It was just a very paternalist attitude," Simha says now. "They kept telling me, `We really feel that the results could be dangerous if they are revealed to you at the wrong time.'" So Simha took her frustration to the press. "If I did not want to know the results of my tests," she wrote to The New York Times Magazine, "I would not have given the doctors my blood."

By refusing to reveal such test results to their patient, Simha's doctors believed they were practicing medicine at the highest ethical level; keeping patients in the dark in such circumstances has been recommended by such prestigious bioethics authorities as a 53-member panel of ethicists and lawyers chaired by Stanford University law professor Henry Greely. "The test for BRCA1 should be confined to the research setting," declared the panel's report which was presented at a conference at the University of Southern California's Pacific Center for Health Policy in 1996. The ethics panel advised women not to take the commercial test for BRCA1 because "there are no known methods for preventing breast or ovarian cancer that would be particularly important to women with versions of these genes."

Nor is the panel at the USC conference alone in its opinion. In 1998, George Annas, director of the Law, Medicine, and Ethics Program at the Boston University Schools of Medicine and Public Health, conceded that the carrier of the BRCA1 gene has a high risk of contracting breast cancer. Nevertheless, he argued in his book, Some Choice: Law, Medicine, and the Market, "Since there is no way to prevent this disease, what good is knowing you will probably get it in the future?" Francis Collins, the director of the Human Genome Project, agreed in U.S. Senate testimony in 1996 that the BRCA1 test should not be commercially available to women. According to Collins, the information that a woman might get from such a test is "toxic."...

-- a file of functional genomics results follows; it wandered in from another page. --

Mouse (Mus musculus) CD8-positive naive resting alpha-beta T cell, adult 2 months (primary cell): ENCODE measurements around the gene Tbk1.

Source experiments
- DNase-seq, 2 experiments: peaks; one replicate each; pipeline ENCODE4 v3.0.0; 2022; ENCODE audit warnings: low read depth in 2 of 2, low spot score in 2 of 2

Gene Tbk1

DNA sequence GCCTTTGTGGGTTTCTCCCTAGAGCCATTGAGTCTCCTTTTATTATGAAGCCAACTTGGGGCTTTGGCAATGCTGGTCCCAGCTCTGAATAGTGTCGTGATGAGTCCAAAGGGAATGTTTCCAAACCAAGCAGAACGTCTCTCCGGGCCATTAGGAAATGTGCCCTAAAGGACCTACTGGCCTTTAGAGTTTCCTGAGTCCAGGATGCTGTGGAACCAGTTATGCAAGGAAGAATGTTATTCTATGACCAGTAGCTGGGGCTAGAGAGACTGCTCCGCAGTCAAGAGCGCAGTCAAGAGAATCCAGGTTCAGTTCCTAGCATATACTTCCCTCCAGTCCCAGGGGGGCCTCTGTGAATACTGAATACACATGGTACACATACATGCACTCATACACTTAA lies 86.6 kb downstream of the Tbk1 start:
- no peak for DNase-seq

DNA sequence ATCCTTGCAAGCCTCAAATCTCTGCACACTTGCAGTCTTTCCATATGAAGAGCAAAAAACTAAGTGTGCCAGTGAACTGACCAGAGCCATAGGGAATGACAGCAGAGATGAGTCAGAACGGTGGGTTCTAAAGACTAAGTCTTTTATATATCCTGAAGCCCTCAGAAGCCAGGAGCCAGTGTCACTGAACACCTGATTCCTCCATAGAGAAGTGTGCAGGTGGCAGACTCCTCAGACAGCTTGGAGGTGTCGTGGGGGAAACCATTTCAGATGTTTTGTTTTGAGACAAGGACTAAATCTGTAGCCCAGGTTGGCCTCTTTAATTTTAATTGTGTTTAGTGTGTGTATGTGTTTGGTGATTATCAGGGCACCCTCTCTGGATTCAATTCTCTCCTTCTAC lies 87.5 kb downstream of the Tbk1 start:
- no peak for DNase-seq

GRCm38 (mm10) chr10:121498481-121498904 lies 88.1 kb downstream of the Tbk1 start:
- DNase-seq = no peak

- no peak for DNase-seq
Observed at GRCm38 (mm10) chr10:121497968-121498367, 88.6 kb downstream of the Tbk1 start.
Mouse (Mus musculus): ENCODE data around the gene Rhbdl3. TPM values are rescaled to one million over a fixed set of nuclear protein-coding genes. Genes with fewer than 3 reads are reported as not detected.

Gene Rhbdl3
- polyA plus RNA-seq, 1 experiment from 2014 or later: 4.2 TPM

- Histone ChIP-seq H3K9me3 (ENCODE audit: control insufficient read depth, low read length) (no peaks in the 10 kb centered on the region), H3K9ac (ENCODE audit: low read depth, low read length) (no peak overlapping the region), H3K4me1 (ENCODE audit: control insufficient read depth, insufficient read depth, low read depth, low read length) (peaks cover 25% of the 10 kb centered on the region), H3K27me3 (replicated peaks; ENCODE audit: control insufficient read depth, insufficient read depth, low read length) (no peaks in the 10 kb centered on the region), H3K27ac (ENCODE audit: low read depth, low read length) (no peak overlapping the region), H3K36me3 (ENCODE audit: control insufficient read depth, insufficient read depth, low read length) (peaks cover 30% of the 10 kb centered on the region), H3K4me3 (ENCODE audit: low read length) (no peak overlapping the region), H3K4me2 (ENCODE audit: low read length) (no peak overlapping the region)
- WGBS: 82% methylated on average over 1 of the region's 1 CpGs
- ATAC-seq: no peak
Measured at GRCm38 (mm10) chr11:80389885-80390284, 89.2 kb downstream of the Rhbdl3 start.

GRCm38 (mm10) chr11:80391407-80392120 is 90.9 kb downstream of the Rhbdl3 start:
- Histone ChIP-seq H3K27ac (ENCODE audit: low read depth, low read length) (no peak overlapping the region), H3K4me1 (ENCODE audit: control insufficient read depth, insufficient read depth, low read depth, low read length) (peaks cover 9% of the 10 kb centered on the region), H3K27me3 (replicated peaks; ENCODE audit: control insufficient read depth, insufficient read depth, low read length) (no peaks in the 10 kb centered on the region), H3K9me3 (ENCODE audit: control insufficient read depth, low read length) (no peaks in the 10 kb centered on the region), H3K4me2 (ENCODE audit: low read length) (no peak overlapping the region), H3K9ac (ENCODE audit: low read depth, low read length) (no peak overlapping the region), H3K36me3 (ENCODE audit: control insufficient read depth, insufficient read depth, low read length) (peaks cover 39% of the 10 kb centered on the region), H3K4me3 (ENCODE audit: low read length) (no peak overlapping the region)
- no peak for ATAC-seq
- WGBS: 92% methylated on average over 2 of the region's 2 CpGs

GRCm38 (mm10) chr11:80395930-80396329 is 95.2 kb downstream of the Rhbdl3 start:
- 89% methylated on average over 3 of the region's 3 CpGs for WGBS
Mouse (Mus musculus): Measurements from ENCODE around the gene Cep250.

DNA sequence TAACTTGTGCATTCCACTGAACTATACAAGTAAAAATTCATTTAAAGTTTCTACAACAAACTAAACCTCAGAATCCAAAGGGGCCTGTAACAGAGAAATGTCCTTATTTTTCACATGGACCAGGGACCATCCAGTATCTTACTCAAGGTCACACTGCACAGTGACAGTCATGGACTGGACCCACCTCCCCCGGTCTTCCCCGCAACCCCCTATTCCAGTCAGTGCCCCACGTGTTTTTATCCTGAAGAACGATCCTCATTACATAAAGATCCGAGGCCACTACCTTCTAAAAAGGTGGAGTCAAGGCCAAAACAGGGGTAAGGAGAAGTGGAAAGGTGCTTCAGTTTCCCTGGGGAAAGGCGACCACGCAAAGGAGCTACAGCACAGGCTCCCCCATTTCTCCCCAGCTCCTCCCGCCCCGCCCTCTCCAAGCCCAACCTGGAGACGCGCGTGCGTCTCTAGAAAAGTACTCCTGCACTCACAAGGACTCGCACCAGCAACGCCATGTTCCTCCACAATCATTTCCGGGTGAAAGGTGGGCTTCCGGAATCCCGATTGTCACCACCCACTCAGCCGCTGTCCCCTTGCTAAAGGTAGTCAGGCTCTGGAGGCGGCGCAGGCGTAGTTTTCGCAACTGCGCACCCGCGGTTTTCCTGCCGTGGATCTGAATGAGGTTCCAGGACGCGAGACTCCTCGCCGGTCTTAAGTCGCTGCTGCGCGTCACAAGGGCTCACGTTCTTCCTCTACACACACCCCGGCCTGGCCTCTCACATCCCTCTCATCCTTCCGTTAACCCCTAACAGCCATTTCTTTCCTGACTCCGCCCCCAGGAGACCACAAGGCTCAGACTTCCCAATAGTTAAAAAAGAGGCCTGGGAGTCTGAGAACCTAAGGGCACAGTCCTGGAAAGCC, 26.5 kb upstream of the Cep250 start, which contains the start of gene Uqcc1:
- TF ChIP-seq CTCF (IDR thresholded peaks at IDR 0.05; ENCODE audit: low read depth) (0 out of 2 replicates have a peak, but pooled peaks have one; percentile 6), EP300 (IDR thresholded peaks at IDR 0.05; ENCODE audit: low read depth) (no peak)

But Simha's story has a happy ending. As a result of the press attention, her doctors relented and gave her the test results. She had tested negative, and she dropped plans for another mastectomy. Far from having a "toxic" result, the test actually helped Simha avoid another dangerous and painful procedure.

And the bioethical paternalists were wrong even back in the late 20th century about there not being anything women could do with the genetic test information to prevent breast cancer. As I noted:

Furthermore, the Pacific Center was wrong in stating that there is no way to avoid breast cancer. A Mayo Clinic study published in January in The New England Journal of Medicine found that "surgery that removes the breasts as a preventive measure before the appearance of cancer reduces the risk of breast cancer by approximately 90 percent for women at moderate to high risk for the disease." That is precisely the treatment that Simha had planned.

The most important point, however, is:

But though the Mayo study is important, it is beside the ethical point: Even in the face of medical uncertainty, such decisions should be up to Simha and other at-risk women, not a panel of imperious bioethicists.(emphasis added).

Sadly, bioethical paternalism with regard to genetic testing remains rife. For example, see my 2013 blogpost, "Besides Paternalistic Bioethicists and Doctors, Who's Afraid of Their Genomes? Nobody Much."

Again, hooray for Ms. Jolie and Ms. Friedman for telling women that genetic information is not, as Collins once claimed, "toxic," and that they are competent to make decisions about their own health.

Disclosure: I am a very happy customer of 23andMe. The company tells me that I do not have the BRCA variants that also significantly increase the risk of prostate cancer.